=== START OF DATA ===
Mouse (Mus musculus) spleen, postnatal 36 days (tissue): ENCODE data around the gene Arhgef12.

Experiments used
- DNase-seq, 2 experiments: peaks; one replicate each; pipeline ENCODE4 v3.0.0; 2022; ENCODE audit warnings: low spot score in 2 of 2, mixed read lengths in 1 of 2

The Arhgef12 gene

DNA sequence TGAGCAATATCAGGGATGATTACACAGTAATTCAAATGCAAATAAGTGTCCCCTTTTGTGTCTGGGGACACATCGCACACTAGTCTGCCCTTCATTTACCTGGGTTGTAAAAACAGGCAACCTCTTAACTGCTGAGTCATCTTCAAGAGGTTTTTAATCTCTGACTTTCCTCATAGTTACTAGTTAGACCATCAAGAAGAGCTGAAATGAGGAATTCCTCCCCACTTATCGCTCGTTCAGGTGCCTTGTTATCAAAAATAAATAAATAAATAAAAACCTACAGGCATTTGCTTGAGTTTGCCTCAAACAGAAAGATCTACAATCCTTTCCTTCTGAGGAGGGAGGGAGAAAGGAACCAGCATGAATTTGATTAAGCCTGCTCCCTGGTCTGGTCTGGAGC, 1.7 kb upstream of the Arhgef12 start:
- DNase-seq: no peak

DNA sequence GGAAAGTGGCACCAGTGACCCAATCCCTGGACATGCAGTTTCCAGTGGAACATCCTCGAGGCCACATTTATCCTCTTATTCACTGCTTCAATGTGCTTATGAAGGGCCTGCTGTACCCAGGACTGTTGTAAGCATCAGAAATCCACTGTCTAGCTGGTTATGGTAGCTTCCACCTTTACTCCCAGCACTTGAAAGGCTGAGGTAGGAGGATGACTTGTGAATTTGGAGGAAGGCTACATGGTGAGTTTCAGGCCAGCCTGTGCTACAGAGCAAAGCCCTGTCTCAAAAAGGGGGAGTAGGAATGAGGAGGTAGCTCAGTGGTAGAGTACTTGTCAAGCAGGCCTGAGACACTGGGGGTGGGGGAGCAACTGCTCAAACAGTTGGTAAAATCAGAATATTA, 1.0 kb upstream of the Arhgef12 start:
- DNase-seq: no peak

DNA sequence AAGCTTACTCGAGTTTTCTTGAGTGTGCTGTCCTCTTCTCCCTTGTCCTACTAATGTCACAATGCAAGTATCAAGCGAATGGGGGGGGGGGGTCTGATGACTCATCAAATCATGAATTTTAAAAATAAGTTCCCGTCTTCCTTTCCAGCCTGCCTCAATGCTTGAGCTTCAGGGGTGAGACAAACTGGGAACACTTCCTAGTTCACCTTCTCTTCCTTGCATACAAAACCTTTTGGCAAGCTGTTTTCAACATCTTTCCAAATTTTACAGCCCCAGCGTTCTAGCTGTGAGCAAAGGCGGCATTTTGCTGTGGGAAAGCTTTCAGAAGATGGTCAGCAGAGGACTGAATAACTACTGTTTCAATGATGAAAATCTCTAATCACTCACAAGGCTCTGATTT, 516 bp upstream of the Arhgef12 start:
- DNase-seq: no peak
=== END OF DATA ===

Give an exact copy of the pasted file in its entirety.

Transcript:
Mouse (Mus musculus) spleen, postnatal 36 days (tissue): ENCODE data around the gene Arhgef12.

Experiments used
- DNase-seq, 2 experiments: peaks; one replicate each; pipeline ENCODE4 v3.0.0; 2022; ENCODE audit warnings: low spot score in 2 of 2, mixed read lengths in 1 of 2

The Arhgef12 gene

DNA sequence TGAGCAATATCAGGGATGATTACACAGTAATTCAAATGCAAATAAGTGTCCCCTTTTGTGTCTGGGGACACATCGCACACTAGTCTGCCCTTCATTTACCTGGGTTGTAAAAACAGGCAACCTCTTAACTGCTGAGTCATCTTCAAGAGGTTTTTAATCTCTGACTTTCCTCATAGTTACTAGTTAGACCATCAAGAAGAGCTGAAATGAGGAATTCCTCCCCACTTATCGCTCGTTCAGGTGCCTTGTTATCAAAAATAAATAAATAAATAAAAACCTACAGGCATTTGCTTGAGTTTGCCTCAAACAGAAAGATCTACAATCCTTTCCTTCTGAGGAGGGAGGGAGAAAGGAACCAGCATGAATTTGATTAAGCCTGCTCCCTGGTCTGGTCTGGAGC, 1.7 kb upstream of the Arhgef12 start:
- DNase-seq: no peak

DNA sequence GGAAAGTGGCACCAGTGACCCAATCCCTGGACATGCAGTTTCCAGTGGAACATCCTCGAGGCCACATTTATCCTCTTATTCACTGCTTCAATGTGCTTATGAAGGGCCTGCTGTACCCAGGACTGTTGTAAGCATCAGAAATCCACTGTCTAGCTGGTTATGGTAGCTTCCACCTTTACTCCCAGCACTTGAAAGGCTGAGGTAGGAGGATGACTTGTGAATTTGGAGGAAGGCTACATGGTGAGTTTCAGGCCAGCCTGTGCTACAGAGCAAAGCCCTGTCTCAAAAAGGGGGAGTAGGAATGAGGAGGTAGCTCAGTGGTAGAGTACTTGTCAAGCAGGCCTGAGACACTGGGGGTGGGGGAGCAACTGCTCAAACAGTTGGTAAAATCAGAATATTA, 1.0 kb upstream of the Arhgef12 start:
- DNase-seq: no peak

DNA sequence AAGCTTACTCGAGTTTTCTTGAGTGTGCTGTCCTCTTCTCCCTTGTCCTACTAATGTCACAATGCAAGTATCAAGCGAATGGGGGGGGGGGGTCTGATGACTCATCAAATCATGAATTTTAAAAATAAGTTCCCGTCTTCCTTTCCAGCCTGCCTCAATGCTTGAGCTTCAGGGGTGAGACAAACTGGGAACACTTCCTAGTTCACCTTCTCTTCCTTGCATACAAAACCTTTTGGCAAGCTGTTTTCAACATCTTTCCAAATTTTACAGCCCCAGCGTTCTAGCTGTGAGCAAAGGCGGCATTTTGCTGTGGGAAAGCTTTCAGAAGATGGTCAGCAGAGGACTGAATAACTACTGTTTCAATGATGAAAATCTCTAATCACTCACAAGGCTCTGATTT, 516 bp upstream of the Arhgef12 start:
- DNase-seq: no peak